Steroid-induced improvement of neurological signs in ataxia-telangiectasia
patients.

Broccoletti T, Del Giudice E, Amorosi S, Russo I, Di Bonito M, Imperati
F, Romano A, Pignata C.
Department of Pediatrics, Federico II University, Naples, Italy.

A recent clinical observation reported on a dramatic improvement of neurological
symptoms following short-term betamethasone administration in a child affected
with ataxia-teleangiectasia (A-T). The aim of this study was to extend this
observation to additional A-T patients followed at a single Immunodeficiency
Center. Six consecutive patients (three males; mean age 16.3 years, range 5-30
years) were enrolled into this monocentric before-after trial. A cycle of oral
betamethasone at the dosage of 0.1 mg/kg/day was administered for 10 days. The
neurological evaluation was performed through the Scale for the Assessment and
Rating of Ataxia. Overall, five of the six patients exhibited a clear
amelioration of the neurological performances. Only in two patients, a slight
amelioration persisted 7 days after the therapy withdrawal, whilst in the other
patients the score reached approximately the pre-treatment value at the end of
the therapy. Twenty-eight of the 46 evaluated neurological items (60%) improved
during therapy. The speech disturbance, finger chase and nose-finger test showed
the more significant improvement. The clinical amelioration was inversely
correlated with the level of cerebellum atrophy, as revealed by the magnetic
resonance. Our data indicate that neurological signs in A-T are susceptible of
beneficial pharmacological intervention even years after the disease onset.

PMID: 18290844 [PubMed - indexed for MEDLINE]

The legacy of Marie Schlau: literature to help cure Friedreich's Ataxia

If you feel like reading an unputdownable novel while collaborating with a just and solidary cause, "The Legacy of Marie Schlau" is your book! 100% of all funds raised will be dedicated to medical research to find a cure for Friedreich's Ataxia, a neurodegenerative disease that affects mostly young people, shortening their life expectancy and confining them to a wheelchair.

The life of Marie Schlau, a German Jewish girl born in 1833 hides great unsolved mysteries: accidents, disappearances, enigmas, unknown diagnoses, disturbing murders, love, tenderness, greed, lies, death ... alternatively a different story unfolds every time and takes us closer to the present. Thus, there are two parallel stories unravelling, each in a different age and place, which surprisingly converge in a revelatory chapter.

Paperback and Kindle versions for "The legacy of Marie Schlau" available for sale at Amazon now!

https://www.amazon.com/Legacy-Marie-Schlau-collective-Friedreichs-ebook/dp/B01N28AFWZ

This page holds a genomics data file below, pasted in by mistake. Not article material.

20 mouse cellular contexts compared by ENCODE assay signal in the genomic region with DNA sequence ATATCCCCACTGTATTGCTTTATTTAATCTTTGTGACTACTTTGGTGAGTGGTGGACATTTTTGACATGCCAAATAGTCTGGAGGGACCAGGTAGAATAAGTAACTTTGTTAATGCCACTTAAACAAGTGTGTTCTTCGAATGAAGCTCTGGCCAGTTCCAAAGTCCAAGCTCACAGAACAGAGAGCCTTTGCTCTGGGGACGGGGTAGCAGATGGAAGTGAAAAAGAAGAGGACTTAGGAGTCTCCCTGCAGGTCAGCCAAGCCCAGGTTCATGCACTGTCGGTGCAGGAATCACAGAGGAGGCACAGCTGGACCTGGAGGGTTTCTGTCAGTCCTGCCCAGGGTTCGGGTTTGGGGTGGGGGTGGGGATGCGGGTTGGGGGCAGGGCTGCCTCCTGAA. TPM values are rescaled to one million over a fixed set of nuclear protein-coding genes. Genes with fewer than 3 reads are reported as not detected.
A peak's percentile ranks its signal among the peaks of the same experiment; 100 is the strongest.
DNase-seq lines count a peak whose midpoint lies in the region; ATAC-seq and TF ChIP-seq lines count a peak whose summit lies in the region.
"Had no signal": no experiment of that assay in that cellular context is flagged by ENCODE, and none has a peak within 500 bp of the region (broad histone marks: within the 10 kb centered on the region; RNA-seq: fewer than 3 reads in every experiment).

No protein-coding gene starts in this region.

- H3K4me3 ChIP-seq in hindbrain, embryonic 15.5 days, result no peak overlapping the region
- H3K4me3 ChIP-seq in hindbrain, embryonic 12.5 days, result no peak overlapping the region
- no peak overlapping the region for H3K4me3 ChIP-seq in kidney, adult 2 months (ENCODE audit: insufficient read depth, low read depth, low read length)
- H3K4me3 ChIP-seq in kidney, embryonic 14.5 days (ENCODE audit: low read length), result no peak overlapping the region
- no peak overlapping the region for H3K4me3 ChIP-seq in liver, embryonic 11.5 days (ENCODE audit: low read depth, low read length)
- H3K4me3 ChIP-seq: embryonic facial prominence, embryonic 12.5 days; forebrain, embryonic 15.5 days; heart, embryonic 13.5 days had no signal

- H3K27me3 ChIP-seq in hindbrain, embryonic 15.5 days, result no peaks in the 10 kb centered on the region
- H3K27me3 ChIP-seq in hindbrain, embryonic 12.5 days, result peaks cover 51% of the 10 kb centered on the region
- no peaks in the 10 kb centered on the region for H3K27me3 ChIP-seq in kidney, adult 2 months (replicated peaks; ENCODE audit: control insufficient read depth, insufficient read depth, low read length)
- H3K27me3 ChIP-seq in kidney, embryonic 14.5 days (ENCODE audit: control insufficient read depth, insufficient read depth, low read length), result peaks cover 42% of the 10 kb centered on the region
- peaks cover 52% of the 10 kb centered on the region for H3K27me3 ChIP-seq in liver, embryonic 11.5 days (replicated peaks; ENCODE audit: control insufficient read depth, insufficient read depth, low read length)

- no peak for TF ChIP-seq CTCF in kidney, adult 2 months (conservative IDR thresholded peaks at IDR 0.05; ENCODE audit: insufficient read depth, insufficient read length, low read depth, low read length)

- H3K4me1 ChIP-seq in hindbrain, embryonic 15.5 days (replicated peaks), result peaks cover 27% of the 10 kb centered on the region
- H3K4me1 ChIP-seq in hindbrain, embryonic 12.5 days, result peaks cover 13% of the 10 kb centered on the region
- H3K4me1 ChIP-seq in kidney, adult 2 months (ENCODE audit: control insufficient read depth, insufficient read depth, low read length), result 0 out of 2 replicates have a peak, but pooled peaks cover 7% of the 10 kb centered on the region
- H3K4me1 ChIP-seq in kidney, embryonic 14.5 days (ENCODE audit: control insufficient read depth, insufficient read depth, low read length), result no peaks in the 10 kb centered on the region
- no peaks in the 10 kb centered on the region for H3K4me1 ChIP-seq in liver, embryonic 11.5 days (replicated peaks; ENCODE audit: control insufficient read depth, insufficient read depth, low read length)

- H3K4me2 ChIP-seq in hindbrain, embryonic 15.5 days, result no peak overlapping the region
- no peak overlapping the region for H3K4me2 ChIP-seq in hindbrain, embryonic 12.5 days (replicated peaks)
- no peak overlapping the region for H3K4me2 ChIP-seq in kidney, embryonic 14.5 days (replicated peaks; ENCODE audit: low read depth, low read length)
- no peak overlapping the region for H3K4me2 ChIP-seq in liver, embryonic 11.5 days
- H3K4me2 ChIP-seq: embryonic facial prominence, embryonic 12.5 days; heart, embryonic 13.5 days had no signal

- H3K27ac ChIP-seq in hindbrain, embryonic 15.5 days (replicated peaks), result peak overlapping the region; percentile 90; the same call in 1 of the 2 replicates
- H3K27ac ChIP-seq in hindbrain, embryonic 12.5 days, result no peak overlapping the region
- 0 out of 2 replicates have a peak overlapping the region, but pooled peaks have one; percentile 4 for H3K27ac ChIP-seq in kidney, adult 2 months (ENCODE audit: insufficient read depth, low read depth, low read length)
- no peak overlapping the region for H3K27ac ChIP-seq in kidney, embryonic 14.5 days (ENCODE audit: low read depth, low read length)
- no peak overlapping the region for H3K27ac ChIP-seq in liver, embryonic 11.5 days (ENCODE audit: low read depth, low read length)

Research projects currently being financed by BabelFAmily

Currently, BabelFAmily is financing two promising research projects aimed at finding a cure for Friedreich's Ataxia. Whenever you make a donation to us or purchase a copy of "The legacy of Marie Schlau", this is where all funds raised will be devoted to:

1) Gene Therapy for Friedreich's Ataxia research project:

https://www.irbbarcelona.org/en/news/international-patient-advocates-partner-to-fund-spanish-gene-therapy-project-to-treat

The project is the result of an initiative of Spanish people affected by this rare disease who are grouped in GENEFA in collaboration with the Spanish Federation of Ataxias and the BabelFAmily. The Friedreich’s Ataxia Research Alliance (FARA), one of the main patients’ associations in the United States now joins the endeavour.

2) Frataxin delivery research project:

https://www.irbbarcelona.org/en/news/new-research-front-to-tackle-friedreichs-ataxia
The associations of patients and families Babel Family and the Asociación Granadina de la Ataxia de Friedreich (ASOGAF) channel 80,000 euros of their donations (50% from each organisation) into a new 18-month project at the Institute for Research in Biomedicine (IRB Barcelona). The project specifically aims to complete a step necessary in order to move towards a future frataxin replacement therapy for the brain, where the reduction of this protein causes the most damage in patients with Friedreich’s Ataxia.

The study is headed by Ernest Giralt, head of the Peptides and Proteins Lab, who has many years of experience and is a recognised expert in peptide chemistry and new systems of through which to delivery drugs to the brain, such as peptide shuttles—molecules that have the capacity to carry the drug across the barrier that surrounds and protects the brain. Since the lab started its relation with these patients’ associations in 2013*, it has been developing another two projects into Friedrich’s Ataxia.

 

 

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